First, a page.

European Journal of Clinical Pharmacology

, Volume 10, Issue 1, pp 1–7 | Cite as

The fate of3H-terbutaline sulphate administered to man as an aerosol

  • H. T. Nilsson
  • B. G. Simonsson
  • B. Ström


Six asthmatic patients and two healthy volunteers inhaled tritiated terbutaline sulphate delivered by a pressurized aerosol inhaler. Spirometric measurements were performed and the amounts of total radioactivity in plasma, urine and faeces were determined. The analysis of urine included determination of radioactivity due to metabolized drug. Depending on the amount of drug inhaled the peak plasma level varied from undetectable to 3.8 ng/ml. An early plasma peak was found in 7 out of 8 subjects. The main plasma peaks were observed 1 – 6 hours after administration. The results of urinalysis showed a metabolic profile similar to that after parenteral administration. Disregarding the amount of inhaled drug and sampling time, 3 – 35% of the delivered drug was recovered in the urine and 2 – 37% in the faeces. Immediately after treatment 4 subjects rinsed their mouths with water and it was found to contain 14.5 – 50% of the delivered dose. The adapters from the aerosol canisters contained 14 – 27.5% of the delivered dose of drug.

Key words

3H-terbutaline sulphate aerosol man absorption excretion spirometry 


Unable to display preview. Download preview PDF.

Unable to display preview. Download preview PDF.


  1. 1.
    Arner, B.: A comparative clinical trial of different subcutaneous doses of terbutaline and orciprenaline in bronchial asthma. Acta med. scand. Suppl.512 45–48 (1970)Google Scholar
  2. 2.
    Arner, B., Bertler, Å., Karlefors, T., Westling, H.: Bronchodilator effect of a new sympathomimetic receptor-stimulating agent, terbutaline, given subcutaneously to asthmatic patients. Acta med. scand. Suppl.512 41–43 (1970)Google Scholar
  3. 3.
    Da Costa, J.L., Goh, B.K.: Studies of new sympathomimetic β-receptor stimulating drugs in asthmatic patients. I. The bronchodilator and circulatory effects of subcutaneous terbutaline. Singapore med. J.14 120–123 (1973)Google Scholar
  4. 4.
    Da Costa, J.L., Goh, B.K.: A comparative trial of subcutaneous terbutaline, Th 1165a, and adrenaline in bronchial asthma. Med. J. Aust.2 588–590 (1970)Google Scholar
  5. 5.
    Da Costa, J.L., Hedstrand, U.: The effect of new sympathomimetic β-receptor stimulating drug (terbutaline) on arterial blood gases in bronchial asthma. Scand. J. resp. Dis.51 212–217 (1970)Google Scholar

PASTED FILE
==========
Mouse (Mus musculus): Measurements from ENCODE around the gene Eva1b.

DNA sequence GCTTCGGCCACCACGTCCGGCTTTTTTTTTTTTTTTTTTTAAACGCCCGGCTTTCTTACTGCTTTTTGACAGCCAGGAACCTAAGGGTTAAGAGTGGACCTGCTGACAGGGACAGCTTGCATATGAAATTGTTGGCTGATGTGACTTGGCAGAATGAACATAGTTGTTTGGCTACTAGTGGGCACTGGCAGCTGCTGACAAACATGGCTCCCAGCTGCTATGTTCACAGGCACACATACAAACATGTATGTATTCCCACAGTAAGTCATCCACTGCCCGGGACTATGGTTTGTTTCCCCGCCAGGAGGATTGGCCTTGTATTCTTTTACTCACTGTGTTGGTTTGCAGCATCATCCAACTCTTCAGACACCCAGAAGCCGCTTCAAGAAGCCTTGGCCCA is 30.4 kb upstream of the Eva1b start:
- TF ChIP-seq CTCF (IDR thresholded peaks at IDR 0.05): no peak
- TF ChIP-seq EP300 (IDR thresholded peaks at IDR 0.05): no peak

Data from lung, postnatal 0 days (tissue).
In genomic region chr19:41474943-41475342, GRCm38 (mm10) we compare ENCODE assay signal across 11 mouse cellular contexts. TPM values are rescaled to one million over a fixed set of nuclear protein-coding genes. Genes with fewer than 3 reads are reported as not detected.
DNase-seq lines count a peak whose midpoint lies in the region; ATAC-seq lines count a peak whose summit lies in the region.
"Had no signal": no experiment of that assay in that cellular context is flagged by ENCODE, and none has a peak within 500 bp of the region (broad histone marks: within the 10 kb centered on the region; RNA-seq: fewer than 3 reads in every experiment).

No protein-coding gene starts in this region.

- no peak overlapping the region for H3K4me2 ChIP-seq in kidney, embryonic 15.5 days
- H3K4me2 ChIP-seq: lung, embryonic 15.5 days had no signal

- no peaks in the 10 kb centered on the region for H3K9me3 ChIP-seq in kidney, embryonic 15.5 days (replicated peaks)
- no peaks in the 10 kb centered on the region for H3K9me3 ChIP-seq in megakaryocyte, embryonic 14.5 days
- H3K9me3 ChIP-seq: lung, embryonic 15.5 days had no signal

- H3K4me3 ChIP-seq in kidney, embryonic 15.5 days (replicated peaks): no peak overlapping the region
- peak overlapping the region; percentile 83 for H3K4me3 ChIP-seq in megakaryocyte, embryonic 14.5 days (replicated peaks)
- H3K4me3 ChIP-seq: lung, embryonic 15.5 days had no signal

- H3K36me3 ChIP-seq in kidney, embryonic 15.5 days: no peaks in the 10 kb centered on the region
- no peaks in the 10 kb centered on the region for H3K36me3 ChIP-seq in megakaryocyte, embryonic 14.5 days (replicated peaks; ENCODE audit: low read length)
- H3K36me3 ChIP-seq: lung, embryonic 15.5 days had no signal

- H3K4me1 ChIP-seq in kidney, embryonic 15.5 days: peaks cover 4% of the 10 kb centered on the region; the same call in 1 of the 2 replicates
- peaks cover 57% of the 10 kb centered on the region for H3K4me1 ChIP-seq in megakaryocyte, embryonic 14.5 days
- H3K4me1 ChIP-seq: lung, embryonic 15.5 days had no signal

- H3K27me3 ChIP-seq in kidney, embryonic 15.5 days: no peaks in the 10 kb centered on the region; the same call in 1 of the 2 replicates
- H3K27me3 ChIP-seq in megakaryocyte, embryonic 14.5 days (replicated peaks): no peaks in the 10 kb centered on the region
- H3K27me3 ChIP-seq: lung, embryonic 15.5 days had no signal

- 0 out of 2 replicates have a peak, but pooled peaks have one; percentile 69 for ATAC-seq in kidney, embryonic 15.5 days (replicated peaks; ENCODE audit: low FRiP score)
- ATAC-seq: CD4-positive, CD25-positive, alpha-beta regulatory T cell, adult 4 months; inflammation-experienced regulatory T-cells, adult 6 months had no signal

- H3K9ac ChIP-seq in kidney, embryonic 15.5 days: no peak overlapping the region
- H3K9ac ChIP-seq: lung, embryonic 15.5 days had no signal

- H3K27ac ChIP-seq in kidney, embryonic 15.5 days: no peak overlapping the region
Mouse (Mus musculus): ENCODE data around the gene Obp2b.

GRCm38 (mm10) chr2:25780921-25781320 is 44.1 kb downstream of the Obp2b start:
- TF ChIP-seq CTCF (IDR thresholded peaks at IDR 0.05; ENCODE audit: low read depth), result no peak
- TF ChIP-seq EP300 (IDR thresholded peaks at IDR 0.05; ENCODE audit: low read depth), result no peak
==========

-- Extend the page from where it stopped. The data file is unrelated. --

6. 6.
    Cotes, J.E., Houston, K., Saunders, M.J.: Interpretation of aerosol recovery curves following inhalation of monodispersed particles. J. Physiol. (Lond.)213, 22–23 p (1971)Google Scholar
  7. 7.
    Davies, D.S.: Metabolism of isoprenaline and other bronchodilator drugs in man and dog. Bull. Physiopathol. respir.8 679–682 (1972)Google Scholar
  8. 8.
    Espinoza, R.: Klinisk komparativt försök mellom terbutalin- og isoprenalinaerosol. Nord. Med.85 729 (1971)Google Scholar
  9. 9.
    Formgren, H.: A clinical comparison of the effect of oral terbutaline and orciprenaline. Scand. J. resp. Dis.51 195–202 (1970)Google Scholar
  10. 10.
    Freedman, B.J.: Trial of a terbutaline aerosol in the treatment of asthma and a comparison of its effects with those of a salbutamol aerosol. Brit. J. Dis. Chest66 222–229 (1972)Google Scholar
  11. 11.
    Huhti, E.: Clinical comparison of terbutaline and isoprenaline administered by inhalation. Ann. clin. Res.4 152–164 (1972)Google Scholar
  12. 12.
    Lin, C., Magat, J., Calesnick, B., Symchowitz, S.: Absorption, excretion and urinary metabolic pattern of3H-albuterol aerosol in man. Xenobiot.2 507–515 (1972)Google Scholar
  13. 13.
    Morrow, P.E.: Dynamics of dust removal from the lower airways, measurements and interpretation based upon radioactive aerosols. In: Airway dynamics (Ed. A. Bouhuys) pp. 299–312, Springfield, Ill.: C.C. Thomas 1970Google Scholar
  14. 14.
    Muir, D.C.F.: The effect of airways obstruction on the single breath aerosol curve. In: Airway dynamics (Ed. A. Bouhuys) pp. 319–325, Springfield, Ill.: C.C. Thomas 1970Google Scholar
  15. 15.
    Nilsson, H.T., Persson, K., Tegnér, K.: The metabolism of terbutaline in man. Xenobiot.2 363–373 (1972)Google Scholar
  16. 16.
    Paterson, J.W., Conolly, M.E., Davies, D.S., Dollery, C.T.: Isoprenaline resistance and the use of pressurized aerosols in asthma. Lancet1968 II 426–429Google Scholar
  17. 17.
    Persson, K., Persson, K.: The metabolism of terbutalinein vitro by rat and human liver O-methyltransferase and monoamine oxidase. Xenobiot.2 375–382 (1972)Google Scholar
  18. 18.
    Rossum, J.M. van: Pharmacokinetics of inhalation medication. Int. J. clin. Pharmacol. Suppl.4 28–36 (1971)Google Scholar
  19. 19.
    Simonsson, B.G., Stiksa, J., Ström, B.: Double-blind trial with increasing doses of salbutamol and terbutaline aerosols in patients with reversible airways obstruction. Acta med. scand.192 371–376 (1972)Google Scholar
  20. 20.
    Svedmyr, N., Malmberg, R., Thiringer, G.: The effect of a new adrenergic β2-receptor stimulating agent (Rimiterol, R 798) in patients with chronic obstructive lung disease. Scand. J. resp. Dis.53 302–313 (1972)Google Scholar
  21. 21.
    Svensson, L.Å., Sörenby, L.: Personal communicationGoogle Scholar

Copyright information

© Springer-Verlag 1976

Authors and Affiliations

  • H. T. Nilsson
    • 1
  • B. G. Simonsson
    • 1
  • B. Ström
    • 1
  1. 1.Research and Development Laboratories and Department of Lung Medicine, LasarettetAB DracoLundSweden

Personalised recommendations